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By Elizabeth Chuck

Facebook is commissioning an independent study on "the effects of social media on elections and democracy," CEO and co-founder Mark Zuckerberg announced on Monday.

But don't expect a postmortem of the 2016 U.S. election.

The election research commission will be comprised of top academics who will "hold us accountable for making sure we protect the integrity of these elections on Facebook," Zuckerberg wrote in a post Monday morning.

Researchers will be given access to Facebook's resources so they can draw "unbiased conclusions about Facebook's role in elections, including how we're handling the risks on our platform and what steps we need to take before future elections," Zuckerberg wrote.

The research, however, won't examine past elections. Instead, the "focus will be entirely forward looking" at upcoming elections in Brazil, India, Mexico and the U.S. midterms.

The announcement comes a day before Zuckerberg is to testify before Congress about the millions of Facebook users whose data was improperly used by Cambridge Analytica, a data firm employed by President Donald Trump's campaign in the lead up to the 2016 election.

The scandal, which affected up to 87 million users, has left the social media giant reeling.

"Looking back, it's clear we were too slow identifying election interference in 2016, and we need to do better in future elections. This is a new model of collaboration between researchers and companies, and it's part of our commitment to protect the integrity of elections around the world," Zuckerberg wrote on Monday.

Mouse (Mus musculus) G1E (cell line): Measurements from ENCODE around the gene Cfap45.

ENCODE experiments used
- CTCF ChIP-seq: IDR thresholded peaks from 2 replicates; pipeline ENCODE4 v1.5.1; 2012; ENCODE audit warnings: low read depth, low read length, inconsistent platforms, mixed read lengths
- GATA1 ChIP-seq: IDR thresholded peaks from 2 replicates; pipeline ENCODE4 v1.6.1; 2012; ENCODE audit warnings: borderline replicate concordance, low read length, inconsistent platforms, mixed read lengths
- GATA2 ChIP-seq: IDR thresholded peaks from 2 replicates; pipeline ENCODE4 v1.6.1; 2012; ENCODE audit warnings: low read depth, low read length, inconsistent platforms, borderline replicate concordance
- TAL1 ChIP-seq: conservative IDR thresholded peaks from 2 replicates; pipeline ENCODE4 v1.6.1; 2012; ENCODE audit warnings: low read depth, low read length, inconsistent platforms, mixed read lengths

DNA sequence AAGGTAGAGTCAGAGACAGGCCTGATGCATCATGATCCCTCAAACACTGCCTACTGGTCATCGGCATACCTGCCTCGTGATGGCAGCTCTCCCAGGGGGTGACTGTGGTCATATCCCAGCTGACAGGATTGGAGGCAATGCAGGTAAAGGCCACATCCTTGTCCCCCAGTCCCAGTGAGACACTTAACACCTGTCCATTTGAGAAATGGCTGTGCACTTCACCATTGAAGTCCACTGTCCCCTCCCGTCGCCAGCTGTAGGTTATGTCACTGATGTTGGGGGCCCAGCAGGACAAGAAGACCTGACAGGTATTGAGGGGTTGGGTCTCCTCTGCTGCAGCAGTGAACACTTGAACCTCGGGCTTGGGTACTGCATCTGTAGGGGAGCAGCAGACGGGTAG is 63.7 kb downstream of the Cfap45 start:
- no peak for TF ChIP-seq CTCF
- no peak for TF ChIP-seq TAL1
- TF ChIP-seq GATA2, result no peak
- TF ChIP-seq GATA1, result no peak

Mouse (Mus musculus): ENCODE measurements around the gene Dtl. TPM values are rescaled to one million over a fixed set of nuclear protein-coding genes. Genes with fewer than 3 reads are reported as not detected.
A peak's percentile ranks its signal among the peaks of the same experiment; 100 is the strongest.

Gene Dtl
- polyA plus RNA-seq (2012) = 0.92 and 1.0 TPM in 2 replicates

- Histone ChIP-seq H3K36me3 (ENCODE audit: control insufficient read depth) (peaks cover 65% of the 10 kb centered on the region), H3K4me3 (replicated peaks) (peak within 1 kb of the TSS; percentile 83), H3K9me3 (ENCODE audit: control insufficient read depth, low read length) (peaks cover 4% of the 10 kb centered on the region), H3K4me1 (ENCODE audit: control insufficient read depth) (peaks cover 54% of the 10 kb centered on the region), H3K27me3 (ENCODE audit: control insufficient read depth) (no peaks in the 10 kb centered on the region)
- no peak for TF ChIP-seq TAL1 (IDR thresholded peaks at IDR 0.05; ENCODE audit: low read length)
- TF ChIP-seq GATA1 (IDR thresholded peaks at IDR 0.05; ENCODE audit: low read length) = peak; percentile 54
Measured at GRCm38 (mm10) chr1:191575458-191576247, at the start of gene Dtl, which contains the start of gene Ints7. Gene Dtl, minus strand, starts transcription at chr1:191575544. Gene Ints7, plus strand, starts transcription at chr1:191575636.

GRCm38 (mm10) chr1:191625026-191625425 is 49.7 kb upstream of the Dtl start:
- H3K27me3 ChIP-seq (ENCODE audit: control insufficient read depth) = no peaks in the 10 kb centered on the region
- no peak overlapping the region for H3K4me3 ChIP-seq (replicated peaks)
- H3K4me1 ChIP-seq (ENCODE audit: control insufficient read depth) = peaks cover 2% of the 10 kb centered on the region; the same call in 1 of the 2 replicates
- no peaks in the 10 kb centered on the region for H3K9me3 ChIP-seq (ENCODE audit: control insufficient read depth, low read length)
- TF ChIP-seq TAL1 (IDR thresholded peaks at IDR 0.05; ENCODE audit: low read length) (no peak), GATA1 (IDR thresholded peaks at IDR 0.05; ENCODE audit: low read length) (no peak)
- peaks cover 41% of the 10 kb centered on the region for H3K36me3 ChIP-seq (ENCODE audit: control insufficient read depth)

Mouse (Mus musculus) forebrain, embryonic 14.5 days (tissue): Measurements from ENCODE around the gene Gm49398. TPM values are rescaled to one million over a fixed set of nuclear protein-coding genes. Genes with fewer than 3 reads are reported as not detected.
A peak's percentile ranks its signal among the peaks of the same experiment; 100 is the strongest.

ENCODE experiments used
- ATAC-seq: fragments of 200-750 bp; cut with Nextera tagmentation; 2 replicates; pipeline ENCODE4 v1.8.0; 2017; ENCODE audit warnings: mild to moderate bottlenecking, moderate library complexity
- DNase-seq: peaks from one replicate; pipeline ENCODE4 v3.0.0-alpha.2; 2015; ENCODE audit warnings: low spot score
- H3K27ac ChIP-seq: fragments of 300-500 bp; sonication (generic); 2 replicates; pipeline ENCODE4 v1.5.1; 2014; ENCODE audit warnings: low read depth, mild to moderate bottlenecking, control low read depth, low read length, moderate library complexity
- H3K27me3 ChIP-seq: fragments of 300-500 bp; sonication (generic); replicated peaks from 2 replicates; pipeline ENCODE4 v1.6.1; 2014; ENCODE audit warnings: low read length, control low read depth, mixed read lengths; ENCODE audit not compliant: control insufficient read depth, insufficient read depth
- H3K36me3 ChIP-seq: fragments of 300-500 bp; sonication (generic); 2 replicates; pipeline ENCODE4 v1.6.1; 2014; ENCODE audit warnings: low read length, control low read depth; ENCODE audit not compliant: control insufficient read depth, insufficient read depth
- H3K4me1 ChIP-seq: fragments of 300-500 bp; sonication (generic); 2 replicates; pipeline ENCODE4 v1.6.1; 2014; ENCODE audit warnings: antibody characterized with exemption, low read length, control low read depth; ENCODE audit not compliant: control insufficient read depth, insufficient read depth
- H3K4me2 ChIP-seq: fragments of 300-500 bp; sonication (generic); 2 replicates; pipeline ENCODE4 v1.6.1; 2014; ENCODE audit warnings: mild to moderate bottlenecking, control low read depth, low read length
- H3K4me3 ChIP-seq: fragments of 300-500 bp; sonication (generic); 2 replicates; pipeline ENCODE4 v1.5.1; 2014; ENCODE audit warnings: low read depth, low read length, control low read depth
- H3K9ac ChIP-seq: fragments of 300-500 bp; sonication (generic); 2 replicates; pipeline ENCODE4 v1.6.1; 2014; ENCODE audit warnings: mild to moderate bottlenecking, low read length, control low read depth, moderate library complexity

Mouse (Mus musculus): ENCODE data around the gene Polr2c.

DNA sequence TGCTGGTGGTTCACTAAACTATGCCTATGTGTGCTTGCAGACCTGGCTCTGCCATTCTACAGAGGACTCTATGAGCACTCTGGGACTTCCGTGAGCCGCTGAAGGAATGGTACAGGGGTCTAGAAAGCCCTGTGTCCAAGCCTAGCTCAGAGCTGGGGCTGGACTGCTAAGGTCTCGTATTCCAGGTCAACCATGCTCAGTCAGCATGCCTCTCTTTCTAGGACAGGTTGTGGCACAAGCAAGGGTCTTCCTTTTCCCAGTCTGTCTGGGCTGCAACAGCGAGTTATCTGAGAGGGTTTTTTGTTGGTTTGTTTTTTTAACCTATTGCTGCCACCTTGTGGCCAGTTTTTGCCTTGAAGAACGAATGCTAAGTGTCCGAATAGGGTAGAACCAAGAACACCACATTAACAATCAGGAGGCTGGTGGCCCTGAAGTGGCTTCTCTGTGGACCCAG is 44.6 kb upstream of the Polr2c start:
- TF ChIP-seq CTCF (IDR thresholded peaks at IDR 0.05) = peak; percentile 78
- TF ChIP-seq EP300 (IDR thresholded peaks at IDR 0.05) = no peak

The research initiative is being funded by seven foundations from around the United States including the John and Laura Arnold Foundation, Democracy Fund, the William and Flora Hewlett Foundation, the John S. and James L. Knight Foundation, the Charles Koch Foundation, the Omidyar Network and the Alfred P. Sloan Foundation.

"It is urgent that we find solutions that are based on sound analysis, which we cannot do without access to data. We’re hopeful this is a first in a series of efforts by platforms to open up their data in a responsible way to help find robust solutions to the problems at hand," Paula Goldman, vice president and global lead of the tech and society solutions lab at Omidyar Network, said in a statement.

Facebook said it won't be given the right to review or approve the experts' findings prior to the publication of their research.

The foundations will select the academic experts who will serve on the committee in the coming weeks, Facebook said in a press release.

The announcement comes as Facebook faces the most challenging time in its history as a company. Zuckerberg has acknowledged that he made a "huge mistake" by not paying closer attention to potential data abuse in 2016.

Last week, company chief operating officer Sheryl Sandberg told NBC News that the company was doing audits to check for other improper usages of users' information and acknowledged there could be other instances.

"I'm not going to sit here and say that we're not going to find more, because we are," Sandberg said.